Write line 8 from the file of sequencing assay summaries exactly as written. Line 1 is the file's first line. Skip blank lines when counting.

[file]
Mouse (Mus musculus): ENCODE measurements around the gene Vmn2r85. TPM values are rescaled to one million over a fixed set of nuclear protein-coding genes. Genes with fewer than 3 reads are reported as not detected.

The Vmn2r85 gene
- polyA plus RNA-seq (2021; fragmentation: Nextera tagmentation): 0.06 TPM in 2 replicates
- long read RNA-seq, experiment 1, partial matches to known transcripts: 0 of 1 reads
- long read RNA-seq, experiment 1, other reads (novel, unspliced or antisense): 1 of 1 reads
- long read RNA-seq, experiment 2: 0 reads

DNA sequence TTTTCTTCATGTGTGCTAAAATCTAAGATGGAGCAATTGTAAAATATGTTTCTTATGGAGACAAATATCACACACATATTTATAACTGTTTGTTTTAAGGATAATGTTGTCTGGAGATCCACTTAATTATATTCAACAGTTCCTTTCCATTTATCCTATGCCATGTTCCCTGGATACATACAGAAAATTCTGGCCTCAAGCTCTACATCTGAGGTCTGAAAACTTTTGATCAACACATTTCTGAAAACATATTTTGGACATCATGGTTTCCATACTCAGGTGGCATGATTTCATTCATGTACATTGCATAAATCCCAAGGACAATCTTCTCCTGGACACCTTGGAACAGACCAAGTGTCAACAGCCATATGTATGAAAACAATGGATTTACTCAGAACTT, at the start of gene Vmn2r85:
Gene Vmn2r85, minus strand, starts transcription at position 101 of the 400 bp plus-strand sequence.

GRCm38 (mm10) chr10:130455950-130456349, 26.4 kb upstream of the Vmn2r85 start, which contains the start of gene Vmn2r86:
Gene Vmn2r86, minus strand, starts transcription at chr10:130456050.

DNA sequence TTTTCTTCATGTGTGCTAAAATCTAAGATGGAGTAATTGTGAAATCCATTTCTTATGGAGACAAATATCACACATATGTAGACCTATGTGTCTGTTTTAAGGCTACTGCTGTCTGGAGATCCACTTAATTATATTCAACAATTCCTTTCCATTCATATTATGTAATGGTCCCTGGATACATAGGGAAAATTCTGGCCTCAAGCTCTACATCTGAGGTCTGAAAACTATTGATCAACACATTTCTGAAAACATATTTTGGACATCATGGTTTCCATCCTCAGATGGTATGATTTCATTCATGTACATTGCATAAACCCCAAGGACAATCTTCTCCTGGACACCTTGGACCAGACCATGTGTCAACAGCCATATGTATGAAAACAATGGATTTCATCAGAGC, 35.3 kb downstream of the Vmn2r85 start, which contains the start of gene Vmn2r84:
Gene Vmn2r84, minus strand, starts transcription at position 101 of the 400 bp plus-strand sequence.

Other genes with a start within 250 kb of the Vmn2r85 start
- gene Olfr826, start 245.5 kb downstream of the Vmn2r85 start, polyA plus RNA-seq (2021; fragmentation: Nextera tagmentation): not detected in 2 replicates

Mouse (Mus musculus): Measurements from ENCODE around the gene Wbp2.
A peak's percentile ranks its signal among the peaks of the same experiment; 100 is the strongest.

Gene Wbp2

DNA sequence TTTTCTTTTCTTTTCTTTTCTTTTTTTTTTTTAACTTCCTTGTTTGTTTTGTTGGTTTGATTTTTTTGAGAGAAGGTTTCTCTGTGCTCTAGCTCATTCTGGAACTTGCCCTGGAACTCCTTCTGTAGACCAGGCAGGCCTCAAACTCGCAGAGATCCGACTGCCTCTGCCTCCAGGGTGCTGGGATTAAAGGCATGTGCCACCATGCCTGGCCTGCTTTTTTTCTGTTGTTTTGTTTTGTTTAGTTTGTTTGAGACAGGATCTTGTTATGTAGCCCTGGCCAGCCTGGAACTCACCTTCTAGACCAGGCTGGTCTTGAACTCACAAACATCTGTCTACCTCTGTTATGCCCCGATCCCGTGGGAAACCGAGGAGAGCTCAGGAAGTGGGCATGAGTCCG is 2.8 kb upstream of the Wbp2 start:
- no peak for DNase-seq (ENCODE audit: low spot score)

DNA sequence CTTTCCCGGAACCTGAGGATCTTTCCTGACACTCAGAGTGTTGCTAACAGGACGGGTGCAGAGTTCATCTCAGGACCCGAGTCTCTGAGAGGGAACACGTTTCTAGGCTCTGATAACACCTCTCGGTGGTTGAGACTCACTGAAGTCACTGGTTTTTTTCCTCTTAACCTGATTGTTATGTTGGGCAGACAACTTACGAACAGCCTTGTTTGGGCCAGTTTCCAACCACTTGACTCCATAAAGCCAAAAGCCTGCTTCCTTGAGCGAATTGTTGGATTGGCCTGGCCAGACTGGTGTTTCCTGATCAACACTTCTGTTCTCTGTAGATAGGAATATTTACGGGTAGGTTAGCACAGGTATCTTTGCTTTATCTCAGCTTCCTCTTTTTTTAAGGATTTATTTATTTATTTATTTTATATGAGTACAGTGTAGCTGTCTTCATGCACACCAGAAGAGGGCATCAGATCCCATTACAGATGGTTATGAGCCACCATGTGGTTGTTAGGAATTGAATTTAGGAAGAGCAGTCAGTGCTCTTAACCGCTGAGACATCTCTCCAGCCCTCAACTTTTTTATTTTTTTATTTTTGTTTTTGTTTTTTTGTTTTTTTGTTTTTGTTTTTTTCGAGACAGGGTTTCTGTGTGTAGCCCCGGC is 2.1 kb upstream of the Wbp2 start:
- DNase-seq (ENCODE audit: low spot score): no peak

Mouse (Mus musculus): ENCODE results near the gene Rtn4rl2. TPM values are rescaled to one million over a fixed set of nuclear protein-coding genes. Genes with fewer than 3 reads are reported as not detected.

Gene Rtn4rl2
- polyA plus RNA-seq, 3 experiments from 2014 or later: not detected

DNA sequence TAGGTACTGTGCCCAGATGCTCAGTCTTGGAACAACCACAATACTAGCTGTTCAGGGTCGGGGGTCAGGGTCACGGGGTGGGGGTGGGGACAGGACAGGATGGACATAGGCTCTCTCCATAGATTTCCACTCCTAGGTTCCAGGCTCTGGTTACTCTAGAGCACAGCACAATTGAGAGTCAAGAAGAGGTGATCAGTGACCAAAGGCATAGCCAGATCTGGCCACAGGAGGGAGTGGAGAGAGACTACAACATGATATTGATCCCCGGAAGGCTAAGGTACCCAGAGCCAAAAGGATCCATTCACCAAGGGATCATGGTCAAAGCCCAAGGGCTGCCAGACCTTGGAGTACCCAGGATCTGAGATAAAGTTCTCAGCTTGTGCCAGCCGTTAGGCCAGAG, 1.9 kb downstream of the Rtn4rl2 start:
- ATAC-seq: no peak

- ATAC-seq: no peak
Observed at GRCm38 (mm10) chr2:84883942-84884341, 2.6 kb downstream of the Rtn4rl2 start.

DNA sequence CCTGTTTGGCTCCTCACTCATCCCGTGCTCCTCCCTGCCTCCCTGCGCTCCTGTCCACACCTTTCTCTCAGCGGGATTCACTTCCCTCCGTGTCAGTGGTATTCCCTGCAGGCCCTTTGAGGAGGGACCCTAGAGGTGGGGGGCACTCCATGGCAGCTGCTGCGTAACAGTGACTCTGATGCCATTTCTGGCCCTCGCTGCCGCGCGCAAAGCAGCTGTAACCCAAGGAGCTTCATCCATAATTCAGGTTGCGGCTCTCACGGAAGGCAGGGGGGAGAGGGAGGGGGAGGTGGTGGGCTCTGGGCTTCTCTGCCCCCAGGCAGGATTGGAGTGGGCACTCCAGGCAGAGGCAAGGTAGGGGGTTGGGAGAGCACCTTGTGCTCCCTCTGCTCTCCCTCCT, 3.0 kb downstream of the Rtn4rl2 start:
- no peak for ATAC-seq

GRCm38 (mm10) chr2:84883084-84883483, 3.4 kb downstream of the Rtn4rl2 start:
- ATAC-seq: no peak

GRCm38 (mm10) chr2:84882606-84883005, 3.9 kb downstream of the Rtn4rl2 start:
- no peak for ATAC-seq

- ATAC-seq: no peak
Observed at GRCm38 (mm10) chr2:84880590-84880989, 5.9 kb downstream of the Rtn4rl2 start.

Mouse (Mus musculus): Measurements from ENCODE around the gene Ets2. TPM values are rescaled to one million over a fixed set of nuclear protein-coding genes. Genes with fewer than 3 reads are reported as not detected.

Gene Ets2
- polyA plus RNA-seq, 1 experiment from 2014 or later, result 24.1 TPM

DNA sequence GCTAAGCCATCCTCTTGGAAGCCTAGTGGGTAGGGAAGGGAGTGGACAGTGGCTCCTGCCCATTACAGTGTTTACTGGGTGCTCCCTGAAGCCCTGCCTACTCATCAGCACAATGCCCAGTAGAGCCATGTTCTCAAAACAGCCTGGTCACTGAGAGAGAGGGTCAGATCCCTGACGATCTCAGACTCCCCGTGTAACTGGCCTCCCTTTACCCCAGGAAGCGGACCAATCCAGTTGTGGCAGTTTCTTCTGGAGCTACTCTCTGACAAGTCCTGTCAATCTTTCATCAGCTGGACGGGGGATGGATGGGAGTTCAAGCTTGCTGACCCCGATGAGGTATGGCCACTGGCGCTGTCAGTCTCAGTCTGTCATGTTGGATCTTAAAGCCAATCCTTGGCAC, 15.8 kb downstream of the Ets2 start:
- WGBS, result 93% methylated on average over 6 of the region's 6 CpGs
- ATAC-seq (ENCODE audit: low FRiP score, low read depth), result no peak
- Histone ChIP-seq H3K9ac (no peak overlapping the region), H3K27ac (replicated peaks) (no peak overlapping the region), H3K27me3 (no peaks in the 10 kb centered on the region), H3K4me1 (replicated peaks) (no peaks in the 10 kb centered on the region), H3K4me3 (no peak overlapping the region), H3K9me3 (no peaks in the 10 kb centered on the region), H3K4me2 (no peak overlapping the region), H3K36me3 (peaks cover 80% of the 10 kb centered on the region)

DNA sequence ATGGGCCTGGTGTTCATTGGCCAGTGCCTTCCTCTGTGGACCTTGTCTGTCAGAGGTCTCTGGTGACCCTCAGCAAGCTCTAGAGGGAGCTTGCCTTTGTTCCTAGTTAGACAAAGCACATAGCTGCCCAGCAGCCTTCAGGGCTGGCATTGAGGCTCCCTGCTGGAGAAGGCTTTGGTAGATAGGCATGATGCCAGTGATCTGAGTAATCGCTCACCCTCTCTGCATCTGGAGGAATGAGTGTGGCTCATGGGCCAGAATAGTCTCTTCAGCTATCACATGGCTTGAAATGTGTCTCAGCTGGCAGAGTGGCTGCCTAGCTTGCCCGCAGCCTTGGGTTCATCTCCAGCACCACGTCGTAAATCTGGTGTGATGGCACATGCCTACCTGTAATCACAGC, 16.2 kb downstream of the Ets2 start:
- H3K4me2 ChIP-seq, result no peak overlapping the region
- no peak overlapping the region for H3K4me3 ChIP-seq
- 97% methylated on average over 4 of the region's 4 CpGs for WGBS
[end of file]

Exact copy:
Gene Vmn2r85, minus strand, starts transcription at position 101 of the 400 bp plus-strand sequence.